According to a Nikkei Asian Review report today, the U.S. government continues to pressure TSMC to make some of its chips, including those used in Lockheed Martin F-35 Lightning II fighter jets, in the U.S. in fears of interference from the Chinese government.
This isn't the first time we've heard claims that the U.S. government is pressuring TSMC some of its chip production, as Bloomberg reported the same thing in November. At the time, TSMC chairman Mark Liu said the company didn't want to make that move.
TSMC's apparently a bit more diplomatic now.
"We have never ruled out building or acquiring a fab [semiconductor fabrication plant] in the United States, but currently there is no concrete plan," the company told Nikkei.
The report also said that the U.S. government's requests were more specific than previously thought. The U.S. has reportedly pushed TSMC to make "military-use chips" in the U.S. and doesn't seem concerned about other chips.
"We've noticed that many U.S. tech executives and government officials are concerned about their country's dependence on TSMC and the security of their defense industry’s supply chains," Taiwan Institute for National Defense and Security Research Director Su Tze-yun told Nikkei.
"That’s why the U.S. constantly hopes that TSMC could stand with them to make chips somewhere else other than just Taiwan, which they think is not completely safe because China has not ruled out the possibility of taking control of the island by force."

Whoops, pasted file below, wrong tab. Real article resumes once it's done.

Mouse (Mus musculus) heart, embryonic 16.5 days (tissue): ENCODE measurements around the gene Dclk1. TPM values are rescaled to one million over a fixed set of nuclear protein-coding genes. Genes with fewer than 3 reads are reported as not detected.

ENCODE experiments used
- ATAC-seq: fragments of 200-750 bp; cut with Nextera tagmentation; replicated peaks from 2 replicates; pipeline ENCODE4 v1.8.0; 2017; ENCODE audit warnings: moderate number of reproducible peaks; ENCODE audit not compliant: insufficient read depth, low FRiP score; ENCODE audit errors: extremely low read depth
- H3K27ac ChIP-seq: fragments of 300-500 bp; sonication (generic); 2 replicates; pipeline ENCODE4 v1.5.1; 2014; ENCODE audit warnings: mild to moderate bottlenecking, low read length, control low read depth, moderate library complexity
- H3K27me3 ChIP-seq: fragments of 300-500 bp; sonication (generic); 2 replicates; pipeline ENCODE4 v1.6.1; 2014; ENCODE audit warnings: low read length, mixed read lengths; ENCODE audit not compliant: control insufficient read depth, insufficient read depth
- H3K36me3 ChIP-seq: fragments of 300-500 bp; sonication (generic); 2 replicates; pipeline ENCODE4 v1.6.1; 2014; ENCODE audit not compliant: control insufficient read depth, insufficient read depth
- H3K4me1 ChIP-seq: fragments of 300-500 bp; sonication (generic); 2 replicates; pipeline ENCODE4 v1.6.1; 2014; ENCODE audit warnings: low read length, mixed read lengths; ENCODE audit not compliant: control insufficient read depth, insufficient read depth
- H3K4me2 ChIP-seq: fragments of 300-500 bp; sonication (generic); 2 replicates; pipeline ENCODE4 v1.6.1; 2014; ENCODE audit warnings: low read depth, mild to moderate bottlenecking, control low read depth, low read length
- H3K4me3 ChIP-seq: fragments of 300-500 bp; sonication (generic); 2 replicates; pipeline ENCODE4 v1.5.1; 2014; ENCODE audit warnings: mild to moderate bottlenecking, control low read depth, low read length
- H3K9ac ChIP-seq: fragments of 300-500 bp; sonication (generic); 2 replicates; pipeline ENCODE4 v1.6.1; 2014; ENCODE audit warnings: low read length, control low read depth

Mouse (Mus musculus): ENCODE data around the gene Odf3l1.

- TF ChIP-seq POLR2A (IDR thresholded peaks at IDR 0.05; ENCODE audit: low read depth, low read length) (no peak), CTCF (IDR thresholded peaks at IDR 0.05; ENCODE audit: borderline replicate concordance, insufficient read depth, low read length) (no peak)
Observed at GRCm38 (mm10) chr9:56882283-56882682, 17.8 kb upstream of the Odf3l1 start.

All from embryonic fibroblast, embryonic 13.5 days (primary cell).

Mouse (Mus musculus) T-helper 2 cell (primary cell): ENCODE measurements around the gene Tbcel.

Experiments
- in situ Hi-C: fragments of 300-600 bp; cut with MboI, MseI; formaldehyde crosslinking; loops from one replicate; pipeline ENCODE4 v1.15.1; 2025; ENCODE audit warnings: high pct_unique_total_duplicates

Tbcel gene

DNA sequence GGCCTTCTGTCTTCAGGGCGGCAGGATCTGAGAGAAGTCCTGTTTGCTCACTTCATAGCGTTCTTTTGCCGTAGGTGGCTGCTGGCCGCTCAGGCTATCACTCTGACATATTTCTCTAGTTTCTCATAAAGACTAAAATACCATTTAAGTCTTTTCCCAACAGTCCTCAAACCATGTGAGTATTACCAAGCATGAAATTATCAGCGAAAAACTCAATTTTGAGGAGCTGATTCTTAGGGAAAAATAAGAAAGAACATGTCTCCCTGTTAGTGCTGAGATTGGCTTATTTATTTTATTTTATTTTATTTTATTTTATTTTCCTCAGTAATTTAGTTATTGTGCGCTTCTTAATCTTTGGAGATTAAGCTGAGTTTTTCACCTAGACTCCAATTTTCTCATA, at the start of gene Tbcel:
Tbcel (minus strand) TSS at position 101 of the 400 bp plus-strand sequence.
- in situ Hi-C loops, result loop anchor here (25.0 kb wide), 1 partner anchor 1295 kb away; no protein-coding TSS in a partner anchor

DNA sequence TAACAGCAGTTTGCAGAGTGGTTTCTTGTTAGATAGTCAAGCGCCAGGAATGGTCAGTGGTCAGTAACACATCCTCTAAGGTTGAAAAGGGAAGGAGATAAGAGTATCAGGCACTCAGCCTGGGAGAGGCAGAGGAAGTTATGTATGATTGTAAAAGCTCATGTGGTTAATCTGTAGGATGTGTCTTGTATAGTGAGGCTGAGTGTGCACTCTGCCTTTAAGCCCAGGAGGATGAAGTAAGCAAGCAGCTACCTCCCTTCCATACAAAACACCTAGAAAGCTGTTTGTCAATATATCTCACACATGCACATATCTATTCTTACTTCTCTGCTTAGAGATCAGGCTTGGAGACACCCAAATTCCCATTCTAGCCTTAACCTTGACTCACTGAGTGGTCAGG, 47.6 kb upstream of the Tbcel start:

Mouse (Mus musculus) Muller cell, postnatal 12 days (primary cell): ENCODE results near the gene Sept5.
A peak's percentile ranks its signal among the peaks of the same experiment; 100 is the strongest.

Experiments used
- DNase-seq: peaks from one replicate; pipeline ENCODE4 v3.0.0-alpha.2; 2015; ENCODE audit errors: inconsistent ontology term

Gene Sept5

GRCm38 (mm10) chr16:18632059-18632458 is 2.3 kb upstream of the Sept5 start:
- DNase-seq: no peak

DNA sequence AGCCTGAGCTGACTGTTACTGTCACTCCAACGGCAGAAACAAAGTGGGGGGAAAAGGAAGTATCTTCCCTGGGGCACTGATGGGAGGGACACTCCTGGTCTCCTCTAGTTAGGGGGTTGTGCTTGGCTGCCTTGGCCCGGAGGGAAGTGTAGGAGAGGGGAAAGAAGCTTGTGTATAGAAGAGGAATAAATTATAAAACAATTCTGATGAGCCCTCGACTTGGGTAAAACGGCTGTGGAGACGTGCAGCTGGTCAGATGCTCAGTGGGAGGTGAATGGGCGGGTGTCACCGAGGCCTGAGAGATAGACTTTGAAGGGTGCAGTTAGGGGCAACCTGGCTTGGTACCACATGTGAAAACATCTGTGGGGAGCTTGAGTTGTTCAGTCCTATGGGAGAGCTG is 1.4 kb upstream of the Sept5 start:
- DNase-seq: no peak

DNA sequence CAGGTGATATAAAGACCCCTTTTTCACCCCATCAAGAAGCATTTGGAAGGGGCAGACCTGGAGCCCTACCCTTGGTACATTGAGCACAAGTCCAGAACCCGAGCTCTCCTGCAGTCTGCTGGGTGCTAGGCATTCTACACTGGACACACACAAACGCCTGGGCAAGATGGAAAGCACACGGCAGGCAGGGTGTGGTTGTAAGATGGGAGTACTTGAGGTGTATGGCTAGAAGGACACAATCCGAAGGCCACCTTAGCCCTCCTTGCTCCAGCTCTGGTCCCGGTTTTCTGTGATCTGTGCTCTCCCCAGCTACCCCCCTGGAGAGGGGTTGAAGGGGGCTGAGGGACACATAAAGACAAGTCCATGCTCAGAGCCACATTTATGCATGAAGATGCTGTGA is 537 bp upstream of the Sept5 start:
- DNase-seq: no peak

Those efforts aren't likely to end any time soon. With tension between the U.S. and China continuing to mount--even as the countries reportedly near a trade agreement--we suspect U.S. officials will continue to push TSMC to move.
Given how long military hardware stays in service. That Fab could continue in service for a long time.
Pay TSMC the cost to build a new one, and then licensing royalties. But let the US Gov't keep it and admin it. That way it can't be changed or shut down on a whim due to the Chinese Gov't.
$9.3Billion is not a drop in the bucket... Unless you have a bucket that only contains 75 drops, but that's smaller than a teaspoon, according to google.
If your bucket holds 5 gallons, 9.3 billion is about the size of an 8 ounce cup.
..and then you have to decide what other programs get shut down and who gets laid off in order to free up that cup in the bucket.
Assuming the fab ran for only five years. When amortized for five years it would only be 0.27% of the DOD yearly budget. That's a small price to pay for chip manufacturing security. Although it would likely be used for much longer. Given how long military tech stays in service.
That security would mean the DOD has a reliable source of chips in times of war. Not only that. A source free of potentially malicious embedded chips. Assuming the US Gov admins it and pays licensing rights instead. As @digitalgriffin suggested.
The cost could be further offset by other government departments. As agencies like the NSA, Homeland Security, NASA, DOE, SEC, &c would also use the locally sourced chips.
They are an interesting pair of words to vary by one letter only.